Two-time world champion Max Verstappen gave Red Bull reason to smile again on Saturday when he secured pole position for Sunday's Mexico City Grand Prix with an authoritative late qualifying lap.
After 24 hours of arguments and derision following the announcement of Red Bull's penalty for breaching Formula One's $145 million cost cap last year, it was a sweet return to success with his sixth pole this year and the 17th of his career.
The 25-year-old Dutchman clocked a best lap of 1min 17.775sec to finish 0.304 seconds ahead of George Russell and his Mercedes' team-mate, seven-time champion Lewis Hamilton.
Verstappen took control on his first run in Q3 and then trimmed his time to resist the threat from the much-improved Mercedes team. He will be hunting a record 14th win in a single season on Sunday.
His Red Bull team-mate and local hero Sergio Perez was fourth ahead of Ferrari's Carlos Sainz and a resurgent Valtteri Bottas of Alfa Romeo.
Charles Leclerc, who crashed heavily on Friday, was seventh in the second Ferrari ahead of McLaren's Lando Norris and the Alpines of two-time champion Fernando Alonso and Esteban Ocon.
"That was a good qualifying," said Verstappen afterwards. "It was close, but after FP3 we made a few adjustments and we got the car into a better rhythm."
Russell was disappointed. "Sorry, sorry, sorry," he said on his team radio, after running wide on his final lap. "The team deserved more today. They've produced a really great car this weekend and it felt like our pole to have and I did a terrible lap at the end."
Hamilton, who had harboured hopes of doing better, was philosophical.
"This is the best qualifying we've had all year. It just shows that perseverance and never giving up can pay off. I'm quite happy with that position – it's a along way to Turn One."
The session came after many leading teams reacted negatively to Red Bull's $7 milliion fine and 10 percent reduction in permitted aerodynamic research for overspending last year.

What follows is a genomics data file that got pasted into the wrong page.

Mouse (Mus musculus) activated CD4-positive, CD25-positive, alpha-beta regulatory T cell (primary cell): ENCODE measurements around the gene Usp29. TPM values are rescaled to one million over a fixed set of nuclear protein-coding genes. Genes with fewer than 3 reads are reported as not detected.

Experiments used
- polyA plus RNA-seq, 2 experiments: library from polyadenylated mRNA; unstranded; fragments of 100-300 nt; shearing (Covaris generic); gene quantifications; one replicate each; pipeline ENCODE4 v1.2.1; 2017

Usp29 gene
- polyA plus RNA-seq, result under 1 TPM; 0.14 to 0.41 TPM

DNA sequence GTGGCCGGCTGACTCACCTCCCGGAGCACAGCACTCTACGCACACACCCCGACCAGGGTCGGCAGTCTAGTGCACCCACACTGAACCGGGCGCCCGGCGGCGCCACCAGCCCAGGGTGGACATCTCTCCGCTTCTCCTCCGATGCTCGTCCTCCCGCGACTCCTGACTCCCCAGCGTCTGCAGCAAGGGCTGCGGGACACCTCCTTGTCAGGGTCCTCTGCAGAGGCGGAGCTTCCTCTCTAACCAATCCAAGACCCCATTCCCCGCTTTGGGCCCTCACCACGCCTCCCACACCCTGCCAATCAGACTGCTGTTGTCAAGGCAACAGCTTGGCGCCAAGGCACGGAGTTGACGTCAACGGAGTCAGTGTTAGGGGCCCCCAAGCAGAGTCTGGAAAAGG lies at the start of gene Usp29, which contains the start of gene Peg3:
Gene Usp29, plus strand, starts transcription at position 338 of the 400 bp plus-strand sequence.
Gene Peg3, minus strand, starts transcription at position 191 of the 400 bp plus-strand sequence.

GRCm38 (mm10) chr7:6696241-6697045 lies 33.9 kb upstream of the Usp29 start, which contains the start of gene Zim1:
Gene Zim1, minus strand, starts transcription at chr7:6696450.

Ferrari said they were deeply "unhappy" and Mercedes said Christian Horner's description of his team's punishment as 'draconian' was "an exaggeration" while McLaren said it was "not harsh enough."
All of that was set aside, when qualifying started on a beautiful afternoon at the Autodromo Hermanos Rodriguez where the air temperature was 25 degrees Celsius and the track 49, near perfect conditions.
The opening Q1 period saw Hamilton maintain Mercedes' much-improved form in the rarefied atmosphere, at 2,200 metres altitude, by topping the times ahead of Verstappen and Leclerc.
Four-time champion Sebastian Vettel was among those eliminated.
"I can't believe it man, we're so slow," said retirement-bound Vettel.
Q2 began with the two Mercedes leading the way out of the pit lane.
After a turbulent and disappointing start to the season, when they were beset by 'porpoising' problems, Mercedes had made steady progress and the Russell-Hamilton one-two was their best session result of the year.
Hamilton, in 1:18.552, took immediate command ahead of Russell by 0.013 seconds, the pair heading Bottas and Verstappen on their first runs before Perez emerged alone to a roar from the sell-out crowd.
'Checo, Checo,' they chanted as he took third on a set of new soft tyres.
On his second run, Verstappen regained third, but was relegated a place by Sainz seizing second and splitting the 'silver arrows' for Ferrari.
At the flag, it was Daniel Ricciardo of McLaren, Zhou Guayyu of Alfa Romeo, Alpha Tauri's Yuki Tsunoda and Pierre Gasly and Kevin Magnussen who missed out on the top-ten shootout.
The top five were separated by less than one-tenth of a second, the top four by just 0.014 seconds – a clear signal of a close tussle for pole position to come as Perez went early into Q3.
His 1:18.153 was swiftly beaten by Verstappen in 1:17.947 with a sensational lap that was unmatched on the first runs as Hamilton's best lap, in 1:18.094, was deleted for exceeding track limits on the kerb at Turn Three.